The disadvantage, who will pay us for our daily job ?

Among other things today was the day when I recovered a lost soul. A friend of mine told me once how sick is of Windows and all the problems he have with it. In one of it's visit he noticed that what we are running doesn't look like Windows, he was shocked to find that there are other OS'es available.

So today we installed Mandrake 8 on his computer. I don't know if he will manage to resist the big switch (if he manages to hold on for two weeks he won't switch back). But to be honest doesn't even matter if he will remain with Linux or not, what matters is that he now knows that there are alternatives and that is what matters. BTW, he is a small business owner and he is quite committed to switch all his computers from Windows to Linux.

There where a couple of funny things in his reaction when we installed it. First he didn't really understand how is possible to only allocate 8 G of space for an OS and don't worry about future applications. Well it's amazing how much can go in 8Gigs and how much space will still be available ;). Also after playing with all the window managers and all the applications (well not quite with all) he was wandering how can Microsoft make money selling that crap when there is this piece of software which is so "easy to install" and so "sweet" (his words :) . Well, Linux wasn't always like that, I just remember 98 or 99 when I was trying to install Debian for the first time, and after a whole week I still didn't manage to get all those dependencies right and I switched to Slackware.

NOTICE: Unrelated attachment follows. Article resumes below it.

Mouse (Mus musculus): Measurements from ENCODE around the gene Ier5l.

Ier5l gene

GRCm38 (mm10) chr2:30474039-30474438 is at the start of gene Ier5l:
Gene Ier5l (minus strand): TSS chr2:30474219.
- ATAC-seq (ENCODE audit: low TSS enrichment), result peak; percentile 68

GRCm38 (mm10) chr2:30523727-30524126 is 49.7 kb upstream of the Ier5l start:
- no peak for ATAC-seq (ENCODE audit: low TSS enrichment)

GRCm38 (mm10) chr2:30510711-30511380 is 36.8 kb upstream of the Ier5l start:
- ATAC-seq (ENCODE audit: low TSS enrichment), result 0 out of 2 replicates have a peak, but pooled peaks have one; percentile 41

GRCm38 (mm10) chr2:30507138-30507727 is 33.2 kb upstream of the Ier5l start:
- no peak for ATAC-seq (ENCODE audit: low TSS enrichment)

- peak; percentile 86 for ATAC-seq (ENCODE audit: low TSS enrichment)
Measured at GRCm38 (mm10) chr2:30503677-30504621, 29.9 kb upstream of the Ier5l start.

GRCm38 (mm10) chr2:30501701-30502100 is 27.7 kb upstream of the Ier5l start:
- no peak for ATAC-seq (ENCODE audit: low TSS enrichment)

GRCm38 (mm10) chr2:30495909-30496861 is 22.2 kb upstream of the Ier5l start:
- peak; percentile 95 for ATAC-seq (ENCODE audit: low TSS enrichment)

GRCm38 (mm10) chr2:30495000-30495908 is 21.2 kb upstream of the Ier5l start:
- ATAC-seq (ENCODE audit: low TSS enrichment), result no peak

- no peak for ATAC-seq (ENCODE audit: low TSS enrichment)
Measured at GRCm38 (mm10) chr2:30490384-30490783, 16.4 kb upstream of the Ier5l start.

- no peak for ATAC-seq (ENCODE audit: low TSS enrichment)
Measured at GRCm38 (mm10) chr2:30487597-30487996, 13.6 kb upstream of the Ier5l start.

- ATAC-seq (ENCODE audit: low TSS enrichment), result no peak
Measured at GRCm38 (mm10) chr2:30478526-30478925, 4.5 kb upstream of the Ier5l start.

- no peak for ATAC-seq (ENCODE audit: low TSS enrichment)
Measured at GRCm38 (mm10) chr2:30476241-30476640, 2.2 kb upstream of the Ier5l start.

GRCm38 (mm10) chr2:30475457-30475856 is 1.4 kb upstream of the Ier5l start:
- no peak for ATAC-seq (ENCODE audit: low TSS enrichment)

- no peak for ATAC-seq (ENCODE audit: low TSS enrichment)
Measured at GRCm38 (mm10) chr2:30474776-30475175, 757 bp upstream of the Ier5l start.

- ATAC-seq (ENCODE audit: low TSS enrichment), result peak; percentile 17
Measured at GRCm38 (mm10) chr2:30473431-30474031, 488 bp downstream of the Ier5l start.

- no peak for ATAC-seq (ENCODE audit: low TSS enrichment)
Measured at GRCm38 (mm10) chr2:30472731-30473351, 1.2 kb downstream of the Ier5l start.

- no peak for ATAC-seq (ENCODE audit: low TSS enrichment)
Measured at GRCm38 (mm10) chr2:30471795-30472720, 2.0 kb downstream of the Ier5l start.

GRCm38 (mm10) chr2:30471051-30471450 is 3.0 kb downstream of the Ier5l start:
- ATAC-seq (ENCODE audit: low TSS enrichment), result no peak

14 Oct 2001 (updated 14 Oct 2001 at 03:35 UTC) »

I was playing with HyperPad and in about one hour I made it to use antialiased fonts, it looks cool, do the antialiasing is a bit strong and it's quite unpleasant in time. Anyway it looks a lot nicer, strange how ugly the fonts can be in Java under Linux. Also managed to solve the SkinLF bug, now if any skin it's used the backspace key in the editor works. I had to set the look and feel first and then create the widgets. It is a funny bug, I still can't figure why if you set the look and feel after the components are created the backspace and back cursor keys won't work.

Another not quite funny thing happened today, while switching from xemacs to xterm to make a clean build, I noticed the the build went extremely fast, when to start the application it failed. All the source files where deleted, the source directory was clean with the subdirectories still there but no file in them. No delete command was issued, just disappeared. It happened before (once) a couple of months,, but that time I was blaming it on Quanta (it was a beta version, and I was working around importing files into a project) but this time was no Quanta around. Must be something with reiserfs. Probably I should do a kernel upgrade! Anyway happily no harm was done (this time) as I had the fresh files in emacs and the sources where in the CVS, I'm lucky enough to do commits often ;)